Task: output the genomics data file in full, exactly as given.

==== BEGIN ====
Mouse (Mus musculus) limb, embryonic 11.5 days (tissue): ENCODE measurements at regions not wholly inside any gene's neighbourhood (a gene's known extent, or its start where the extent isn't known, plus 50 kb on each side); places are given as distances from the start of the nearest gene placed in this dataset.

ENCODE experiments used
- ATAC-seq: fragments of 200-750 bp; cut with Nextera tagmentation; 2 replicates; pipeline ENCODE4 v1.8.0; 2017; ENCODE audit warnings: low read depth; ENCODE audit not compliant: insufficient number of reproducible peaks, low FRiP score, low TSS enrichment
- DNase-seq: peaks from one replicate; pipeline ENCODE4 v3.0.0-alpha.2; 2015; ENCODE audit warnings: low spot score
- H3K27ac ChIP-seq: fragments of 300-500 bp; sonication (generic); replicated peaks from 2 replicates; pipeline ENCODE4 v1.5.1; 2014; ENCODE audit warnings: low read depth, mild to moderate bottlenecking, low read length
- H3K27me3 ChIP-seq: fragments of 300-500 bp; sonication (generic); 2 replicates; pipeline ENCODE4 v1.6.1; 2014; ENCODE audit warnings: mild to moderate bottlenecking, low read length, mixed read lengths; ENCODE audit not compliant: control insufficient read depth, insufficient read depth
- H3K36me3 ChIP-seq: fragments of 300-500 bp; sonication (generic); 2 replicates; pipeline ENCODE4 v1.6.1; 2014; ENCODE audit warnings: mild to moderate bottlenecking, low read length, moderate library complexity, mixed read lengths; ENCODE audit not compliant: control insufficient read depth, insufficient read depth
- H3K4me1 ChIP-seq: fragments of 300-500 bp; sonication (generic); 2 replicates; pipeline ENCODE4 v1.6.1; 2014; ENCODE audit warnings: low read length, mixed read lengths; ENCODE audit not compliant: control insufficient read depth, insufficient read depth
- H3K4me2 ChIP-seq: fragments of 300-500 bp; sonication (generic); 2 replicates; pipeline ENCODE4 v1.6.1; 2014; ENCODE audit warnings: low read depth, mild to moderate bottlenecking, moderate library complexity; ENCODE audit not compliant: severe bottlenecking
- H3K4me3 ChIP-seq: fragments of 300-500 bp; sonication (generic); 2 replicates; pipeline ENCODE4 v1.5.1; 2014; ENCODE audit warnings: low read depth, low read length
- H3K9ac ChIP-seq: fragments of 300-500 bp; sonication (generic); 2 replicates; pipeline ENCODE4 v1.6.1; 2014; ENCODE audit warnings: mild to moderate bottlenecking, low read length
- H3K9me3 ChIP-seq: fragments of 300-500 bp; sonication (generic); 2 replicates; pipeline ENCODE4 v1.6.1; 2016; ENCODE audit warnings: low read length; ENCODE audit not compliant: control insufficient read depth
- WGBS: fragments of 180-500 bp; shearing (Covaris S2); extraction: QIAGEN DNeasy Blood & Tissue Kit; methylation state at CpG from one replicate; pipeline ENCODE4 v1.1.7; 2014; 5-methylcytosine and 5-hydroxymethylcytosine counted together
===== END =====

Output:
Mouse (Mus musculus) limb, embryonic 11.5 days (tissue): ENCODE measurements at regions not wholly inside any gene's neighbourhood (a gene's known extent, or its start where the extent isn't known, plus 50 kb on each side); places are given as distances from the start of the nearest gene placed in this dataset.

ENCODE experiments used
- ATAC-seq: fragments of 200-750 bp; cut with Nextera tagmentation; 2 replicates; pipeline ENCODE4 v1.8.0; 2017; ENCODE audit warnings: low read depth; ENCODE audit not compliant: insufficient number of reproducible peaks, low FRiP score, low TSS enrichment
- DNase-seq: peaks from one replicate; pipeline ENCODE4 v3.0.0-alpha.2; 2015; ENCODE audit warnings: low spot score
- H3K27ac ChIP-seq: fragments of 300-500 bp; sonication (generic); replicated peaks from 2 replicates; pipeline ENCODE4 v1.5.1; 2014; ENCODE audit warnings: low read depth, mild to moderate bottlenecking, low read length
- H3K27me3 ChIP-seq: fragments of 300-500 bp; sonication (generic); 2 replicates; pipeline ENCODE4 v1.6.1; 2014; ENCODE audit warnings: mild to moderate bottlenecking, low read length, mixed read lengths; ENCODE audit not compliant: control insufficient read depth, insufficient read depth
- H3K36me3 ChIP-seq: fragments of 300-500 bp; sonication (generic); 2 replicates; pipeline ENCODE4 v1.6.1; 2014; ENCODE audit warnings: mild to moderate bottlenecking, low read length, moderate library complexity, mixed read lengths; ENCODE audit not compliant: control insufficient read depth, insufficient read depth
- H3K4me1 ChIP-seq: fragments of 300-500 bp; sonication (generic); 2 replicates; pipeline ENCODE4 v1.6.1; 2014; ENCODE audit warnings: low read length, mixed read lengths; ENCODE audit not compliant: control insufficient read depth, insufficient read depth
- H3K4me2 ChIP-seq: fragments of 300-500 bp; sonication (generic); 2 replicates; pipeline ENCODE4 v1.6.1; 2014; ENCODE audit warnings: low read depth, mild to moderate bottlenecking, moderate library complexity; ENCODE audit not compliant: severe bottlenecking
- H3K4me3 ChIP-seq: fragments of 300-500 bp; sonication (generic); 2 replicates; pipeline ENCODE4 v1.5.1; 2014; ENCODE audit warnings: low read depth, low read length
- H3K9ac ChIP-seq: fragments of 300-500 bp; sonication (generic); 2 replicates; pipeline ENCODE4 v1.6.1; 2014; ENCODE audit warnings: mild to moderate bottlenecking, low read length
- H3K9me3 ChIP-seq: fragments of 300-500 bp; sonication (generic); 2 replicates; pipeline ENCODE4 v1.6.1; 2016; ENCODE audit warnings: low read length; ENCODE audit not compliant: control insufficient read depth
- WGBS: fragments of 180-500 bp; shearing (Covaris S2); extraction: QIAGEN DNeasy Blood & Tissue Kit; methylation state at CpG from one replicate; pipeline ENCODE4 v1.1.7; 2014; 5-methylcytosine and 5-hydroxymethylcytosine counted together